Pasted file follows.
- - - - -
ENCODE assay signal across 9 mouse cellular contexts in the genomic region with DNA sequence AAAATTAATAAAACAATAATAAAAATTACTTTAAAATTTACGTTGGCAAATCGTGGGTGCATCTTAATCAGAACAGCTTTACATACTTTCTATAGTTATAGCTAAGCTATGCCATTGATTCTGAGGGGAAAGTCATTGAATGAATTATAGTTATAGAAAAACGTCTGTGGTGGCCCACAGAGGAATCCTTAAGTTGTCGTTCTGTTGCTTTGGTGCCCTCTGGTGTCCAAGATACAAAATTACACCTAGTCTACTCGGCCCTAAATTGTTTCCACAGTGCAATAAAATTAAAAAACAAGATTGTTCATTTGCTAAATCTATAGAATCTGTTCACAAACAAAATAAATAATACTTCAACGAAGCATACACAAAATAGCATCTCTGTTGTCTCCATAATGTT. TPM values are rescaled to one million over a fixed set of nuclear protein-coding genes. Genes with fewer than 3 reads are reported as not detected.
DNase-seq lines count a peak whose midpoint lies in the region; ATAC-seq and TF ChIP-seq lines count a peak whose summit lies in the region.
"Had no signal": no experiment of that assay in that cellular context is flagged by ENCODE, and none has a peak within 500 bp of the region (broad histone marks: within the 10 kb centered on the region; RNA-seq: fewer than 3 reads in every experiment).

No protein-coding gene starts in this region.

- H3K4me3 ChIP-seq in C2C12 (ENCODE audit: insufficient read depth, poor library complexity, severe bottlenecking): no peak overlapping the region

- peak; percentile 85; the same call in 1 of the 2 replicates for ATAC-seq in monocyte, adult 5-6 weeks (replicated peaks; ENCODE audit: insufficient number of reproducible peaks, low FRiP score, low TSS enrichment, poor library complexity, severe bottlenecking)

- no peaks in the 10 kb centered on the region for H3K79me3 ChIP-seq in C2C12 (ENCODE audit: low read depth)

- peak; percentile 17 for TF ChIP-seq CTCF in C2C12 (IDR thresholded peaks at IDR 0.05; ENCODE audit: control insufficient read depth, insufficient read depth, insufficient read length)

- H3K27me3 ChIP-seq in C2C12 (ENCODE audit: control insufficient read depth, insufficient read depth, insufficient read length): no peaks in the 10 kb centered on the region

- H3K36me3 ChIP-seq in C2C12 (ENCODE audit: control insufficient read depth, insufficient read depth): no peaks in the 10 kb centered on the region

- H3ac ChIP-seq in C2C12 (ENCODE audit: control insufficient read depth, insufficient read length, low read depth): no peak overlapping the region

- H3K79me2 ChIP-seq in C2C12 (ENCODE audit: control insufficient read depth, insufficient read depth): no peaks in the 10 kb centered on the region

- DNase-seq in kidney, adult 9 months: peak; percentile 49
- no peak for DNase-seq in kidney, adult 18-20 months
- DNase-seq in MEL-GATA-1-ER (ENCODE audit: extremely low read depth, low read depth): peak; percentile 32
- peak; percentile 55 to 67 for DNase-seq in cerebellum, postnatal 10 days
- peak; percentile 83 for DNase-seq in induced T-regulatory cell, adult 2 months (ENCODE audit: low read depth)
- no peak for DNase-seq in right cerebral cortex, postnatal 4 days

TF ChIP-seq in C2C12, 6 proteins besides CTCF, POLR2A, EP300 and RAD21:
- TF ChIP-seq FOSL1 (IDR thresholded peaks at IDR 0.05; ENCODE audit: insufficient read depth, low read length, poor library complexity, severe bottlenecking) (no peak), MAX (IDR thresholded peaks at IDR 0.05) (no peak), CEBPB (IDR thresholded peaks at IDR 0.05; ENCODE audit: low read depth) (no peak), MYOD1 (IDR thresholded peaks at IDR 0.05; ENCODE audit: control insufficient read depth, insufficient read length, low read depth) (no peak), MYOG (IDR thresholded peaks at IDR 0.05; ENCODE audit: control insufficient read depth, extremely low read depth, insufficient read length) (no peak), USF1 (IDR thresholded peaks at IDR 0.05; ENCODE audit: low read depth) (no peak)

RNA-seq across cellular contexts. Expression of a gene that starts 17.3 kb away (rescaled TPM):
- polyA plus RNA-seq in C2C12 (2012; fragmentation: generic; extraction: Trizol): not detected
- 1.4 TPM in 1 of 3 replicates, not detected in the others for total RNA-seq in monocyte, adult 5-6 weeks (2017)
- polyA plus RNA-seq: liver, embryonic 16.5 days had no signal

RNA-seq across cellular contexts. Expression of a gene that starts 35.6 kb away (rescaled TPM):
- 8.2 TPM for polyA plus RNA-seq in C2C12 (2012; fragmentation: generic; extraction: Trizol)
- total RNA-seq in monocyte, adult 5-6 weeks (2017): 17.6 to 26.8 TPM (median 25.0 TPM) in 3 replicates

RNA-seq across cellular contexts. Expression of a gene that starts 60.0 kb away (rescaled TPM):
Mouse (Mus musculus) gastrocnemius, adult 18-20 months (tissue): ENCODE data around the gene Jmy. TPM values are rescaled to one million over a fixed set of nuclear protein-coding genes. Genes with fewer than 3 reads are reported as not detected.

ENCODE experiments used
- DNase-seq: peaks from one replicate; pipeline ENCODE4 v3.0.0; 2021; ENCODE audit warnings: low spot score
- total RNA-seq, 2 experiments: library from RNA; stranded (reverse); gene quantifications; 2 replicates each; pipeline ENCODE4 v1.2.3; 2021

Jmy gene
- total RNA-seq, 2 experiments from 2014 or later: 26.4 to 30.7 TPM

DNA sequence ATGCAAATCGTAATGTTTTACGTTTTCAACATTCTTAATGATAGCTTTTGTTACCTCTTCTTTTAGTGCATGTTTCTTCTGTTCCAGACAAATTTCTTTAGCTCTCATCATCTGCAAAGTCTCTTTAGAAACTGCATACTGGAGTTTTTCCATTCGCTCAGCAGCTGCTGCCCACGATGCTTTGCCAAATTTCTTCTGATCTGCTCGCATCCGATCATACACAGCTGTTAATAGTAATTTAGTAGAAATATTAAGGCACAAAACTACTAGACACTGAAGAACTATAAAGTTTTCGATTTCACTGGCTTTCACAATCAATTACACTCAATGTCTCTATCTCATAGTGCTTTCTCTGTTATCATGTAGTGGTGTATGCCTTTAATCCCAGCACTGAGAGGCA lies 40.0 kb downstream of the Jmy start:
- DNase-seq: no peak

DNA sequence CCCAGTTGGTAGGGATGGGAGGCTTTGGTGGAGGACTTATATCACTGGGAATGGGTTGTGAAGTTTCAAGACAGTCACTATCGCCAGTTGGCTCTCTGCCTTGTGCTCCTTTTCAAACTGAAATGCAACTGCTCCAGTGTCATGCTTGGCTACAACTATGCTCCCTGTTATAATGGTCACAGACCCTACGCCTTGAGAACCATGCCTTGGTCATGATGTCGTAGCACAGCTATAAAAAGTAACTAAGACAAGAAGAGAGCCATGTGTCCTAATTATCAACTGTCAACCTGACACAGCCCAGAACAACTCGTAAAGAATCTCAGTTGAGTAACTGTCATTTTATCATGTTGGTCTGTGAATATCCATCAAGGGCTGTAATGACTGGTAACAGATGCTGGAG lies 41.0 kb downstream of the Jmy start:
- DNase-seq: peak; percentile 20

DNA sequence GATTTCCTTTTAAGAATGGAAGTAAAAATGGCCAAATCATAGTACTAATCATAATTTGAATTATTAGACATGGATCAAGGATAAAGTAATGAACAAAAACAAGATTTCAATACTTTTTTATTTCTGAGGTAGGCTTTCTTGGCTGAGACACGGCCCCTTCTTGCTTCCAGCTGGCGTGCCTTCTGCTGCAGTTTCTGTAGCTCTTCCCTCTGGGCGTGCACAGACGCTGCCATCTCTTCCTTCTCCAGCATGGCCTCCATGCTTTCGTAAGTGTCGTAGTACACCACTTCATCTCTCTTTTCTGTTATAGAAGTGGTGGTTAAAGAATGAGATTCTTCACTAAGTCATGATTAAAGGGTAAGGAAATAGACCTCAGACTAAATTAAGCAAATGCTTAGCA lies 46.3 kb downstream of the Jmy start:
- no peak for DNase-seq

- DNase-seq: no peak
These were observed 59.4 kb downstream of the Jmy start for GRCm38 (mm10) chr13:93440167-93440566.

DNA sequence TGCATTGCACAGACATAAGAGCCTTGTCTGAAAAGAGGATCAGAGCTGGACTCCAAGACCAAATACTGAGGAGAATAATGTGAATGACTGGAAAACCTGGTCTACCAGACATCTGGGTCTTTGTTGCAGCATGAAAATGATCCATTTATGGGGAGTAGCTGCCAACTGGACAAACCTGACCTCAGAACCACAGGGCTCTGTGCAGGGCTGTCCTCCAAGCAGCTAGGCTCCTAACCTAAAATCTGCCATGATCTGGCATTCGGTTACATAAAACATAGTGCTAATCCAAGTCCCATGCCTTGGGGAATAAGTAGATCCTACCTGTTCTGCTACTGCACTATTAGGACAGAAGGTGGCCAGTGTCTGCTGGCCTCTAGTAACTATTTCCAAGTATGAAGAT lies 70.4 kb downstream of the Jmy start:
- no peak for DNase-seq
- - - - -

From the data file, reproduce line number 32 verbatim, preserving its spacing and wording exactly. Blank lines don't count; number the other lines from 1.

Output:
- total RNA-seq, 2 experiments: library from RNA; stranded (reverse); gene quantifications; 2 replicates each; pipeline ENCODE4 v1.2.3; 2021